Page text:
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Myanmar rebrands itself to woo more tourists

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On 2/16/2019 at 5:31 PM, cooked said:

WHAT <deleted> genocide? You mean the one Western powers after the oil, or Islamic states, after the oil, tell you about, or the stated aim of ARSA in 2017, to kill all non-Muslims? Islamic state in Myanmar, later to become a part of Bangladesh... ? Or maybe you mean the genocide in 1942 when the Ros killed 30 000 non-Muslims and drove another 50 000 to the South, leaving the coast clear for these guys to just walk over an unguarded frontier for the last 70 years? Myanmar is giving up on the West and turning more and more towards China, they don't care, great move by the West and the EU.  

Absolutely 100% spot on.


I find the hypocrisy of some people nauseating. I mean, if we really wanted to boycott countries based on their human rights records and such things as invasions of other countries, then the USA would be right at the top of the list. But alas I don't recall ever seeing a "boycott the USA because of it's foreign policy" campaign.


I also think it's dangerous for Myanmar to engage China too much but for different reasons, mainly based on sovereignty and debt (although in many ways, they engaged China more than now during the long years of sanctions because back then they had very few allies).


If Myanmar doesn't play its cards right they could become another economic colony of China like Cambodia is increasingly becoming. For now, Myanmar is more or less wary of China and not allowing them too much leverage, which is why you don't see whole cities being taken over like is happening down in Sihanoukville, which is currently undergoing a metamorphosis from a sleepy Cambodian seaside resort to a booming Chinese casino town. The locals and few remaining non-Chinese expats are fleeing. Myanmar has always had ethnic Chinese enclaves up along it's frontier with China, so that's a different thing.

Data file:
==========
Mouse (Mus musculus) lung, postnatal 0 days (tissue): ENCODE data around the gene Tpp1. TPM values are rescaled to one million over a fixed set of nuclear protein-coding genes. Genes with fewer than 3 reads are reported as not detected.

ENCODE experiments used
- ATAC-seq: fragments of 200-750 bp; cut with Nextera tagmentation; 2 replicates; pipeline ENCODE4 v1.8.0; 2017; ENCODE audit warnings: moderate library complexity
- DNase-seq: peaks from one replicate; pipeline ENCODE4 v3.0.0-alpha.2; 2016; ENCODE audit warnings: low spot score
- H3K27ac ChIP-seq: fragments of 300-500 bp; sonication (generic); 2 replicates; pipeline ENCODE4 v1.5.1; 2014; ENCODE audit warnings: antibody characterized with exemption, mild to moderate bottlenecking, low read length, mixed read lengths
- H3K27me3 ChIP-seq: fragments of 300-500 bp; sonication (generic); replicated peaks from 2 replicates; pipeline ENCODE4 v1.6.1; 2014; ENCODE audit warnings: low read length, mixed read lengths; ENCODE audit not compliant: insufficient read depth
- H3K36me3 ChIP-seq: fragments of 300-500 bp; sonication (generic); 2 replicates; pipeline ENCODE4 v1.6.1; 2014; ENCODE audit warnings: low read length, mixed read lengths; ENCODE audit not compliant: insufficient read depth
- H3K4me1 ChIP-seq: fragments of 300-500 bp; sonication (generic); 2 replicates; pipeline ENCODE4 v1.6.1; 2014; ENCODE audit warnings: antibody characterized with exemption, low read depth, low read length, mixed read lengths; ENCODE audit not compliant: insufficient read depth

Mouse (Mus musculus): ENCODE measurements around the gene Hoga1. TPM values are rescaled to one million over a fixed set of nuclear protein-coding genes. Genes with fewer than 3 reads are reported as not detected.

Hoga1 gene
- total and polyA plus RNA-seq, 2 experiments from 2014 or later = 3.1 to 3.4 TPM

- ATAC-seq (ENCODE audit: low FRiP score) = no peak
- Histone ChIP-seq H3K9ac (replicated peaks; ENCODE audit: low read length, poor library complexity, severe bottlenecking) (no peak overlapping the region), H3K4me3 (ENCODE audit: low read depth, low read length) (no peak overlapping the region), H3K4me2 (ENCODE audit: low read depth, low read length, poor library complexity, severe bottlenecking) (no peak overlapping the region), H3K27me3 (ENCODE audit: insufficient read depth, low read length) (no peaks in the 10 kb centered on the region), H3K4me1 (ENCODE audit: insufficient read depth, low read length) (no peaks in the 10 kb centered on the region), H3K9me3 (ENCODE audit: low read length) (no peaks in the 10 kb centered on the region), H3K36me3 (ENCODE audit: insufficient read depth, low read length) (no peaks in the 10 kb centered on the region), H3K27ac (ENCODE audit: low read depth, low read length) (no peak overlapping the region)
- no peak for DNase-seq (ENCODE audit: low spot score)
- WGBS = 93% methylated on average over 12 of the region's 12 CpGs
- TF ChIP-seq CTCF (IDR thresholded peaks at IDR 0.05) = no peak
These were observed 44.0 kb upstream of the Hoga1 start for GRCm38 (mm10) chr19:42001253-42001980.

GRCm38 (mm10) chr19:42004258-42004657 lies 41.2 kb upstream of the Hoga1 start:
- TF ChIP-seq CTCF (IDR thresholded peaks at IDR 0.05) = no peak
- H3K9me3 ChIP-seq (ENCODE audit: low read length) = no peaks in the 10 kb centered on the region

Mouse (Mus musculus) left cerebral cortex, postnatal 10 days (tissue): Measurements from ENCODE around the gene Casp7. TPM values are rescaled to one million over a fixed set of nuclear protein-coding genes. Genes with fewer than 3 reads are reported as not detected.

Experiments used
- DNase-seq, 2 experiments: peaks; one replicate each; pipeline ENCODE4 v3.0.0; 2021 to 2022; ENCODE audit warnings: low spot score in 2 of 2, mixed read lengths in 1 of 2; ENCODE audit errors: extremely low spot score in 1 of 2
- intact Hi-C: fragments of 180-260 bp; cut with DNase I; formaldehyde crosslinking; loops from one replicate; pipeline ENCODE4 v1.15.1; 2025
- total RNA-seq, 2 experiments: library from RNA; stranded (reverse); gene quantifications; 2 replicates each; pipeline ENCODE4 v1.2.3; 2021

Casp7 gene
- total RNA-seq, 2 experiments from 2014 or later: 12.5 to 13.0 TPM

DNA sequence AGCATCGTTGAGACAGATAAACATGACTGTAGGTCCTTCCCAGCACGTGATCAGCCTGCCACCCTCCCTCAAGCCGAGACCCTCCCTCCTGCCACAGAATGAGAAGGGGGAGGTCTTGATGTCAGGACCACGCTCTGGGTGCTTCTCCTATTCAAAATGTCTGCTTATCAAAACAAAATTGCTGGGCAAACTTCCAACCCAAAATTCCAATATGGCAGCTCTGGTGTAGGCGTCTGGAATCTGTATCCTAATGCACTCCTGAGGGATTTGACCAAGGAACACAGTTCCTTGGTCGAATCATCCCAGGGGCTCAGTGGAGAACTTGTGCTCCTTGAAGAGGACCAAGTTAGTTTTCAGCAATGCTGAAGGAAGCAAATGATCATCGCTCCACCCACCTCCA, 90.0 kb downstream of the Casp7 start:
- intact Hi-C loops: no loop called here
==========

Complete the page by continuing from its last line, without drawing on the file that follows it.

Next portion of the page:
However, I'm worried about projects like the Yatai group one, which plans an "international city" full of high-rise buildings, casinos, villas (actually more likely just 30-40 storey apartment complexes, like in China) and an international airport to be built just north of Myawaddy, Kayin State wedged right up against the Thai border. I can tell that this group actually wanted to build this project in Thailand but the Thai government is obviously not keen on allowing a Chinese enclave to be built within it's territory so the next best thing is to build as close as possible to Thailand without actually being inside the country. Apparently there are plans to move 400,000 Chinese to the area once the project is complete. I find this insane and don't understand the rationale - is this the SE Asian version of multiculturalism? Whereby in this case, Chinese are used to "diversify" it's neighbors? Can't think of any other rational explanation - it's not as if there isn't enough space for Chinese in China. Xinjiang is mostly empty, they only have a population of 10 million. Also never heard of a large group of people from a country NOT at war being moved to another country for no good reason - imagine if 400,000 Americans or Frenchmen or Germans etc. were moved to a newly built city like this in Myanmar, or Thailand or China?! Ha! Should this project come to fruition, it will signal the beginning of the end of Burmese sovereignty.


However, it's unclear if all of this is due to the west playing politics with Myanmar or not. China is investing everywhere (including in some absolutely far fetched and ridiculous mega projects that make no sense whatsoever) and despite the EU/US sanctions on Cambodia, westerners are still visiting there in large numbers (especially Siem Reap) BUT they are being chased out of Sihanoukville, because let's face it, westerners aren't keen on visiting Cambodia and ending up in China.

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I'm pretty sure that the fact that both the EU and the US have taken a step back from demanding a total boycott of Myanmar is due to it becoming increasingly obvious that China is ready to jump in there at a moment's notice. The Rakhine has even more  resources of oil, gas and minerals than was previously thought (that is to say before the Chinese signed that pipeline contract in 2011). 

I'm also sure that Myanmar is aware of the dangers and potential opportunities.

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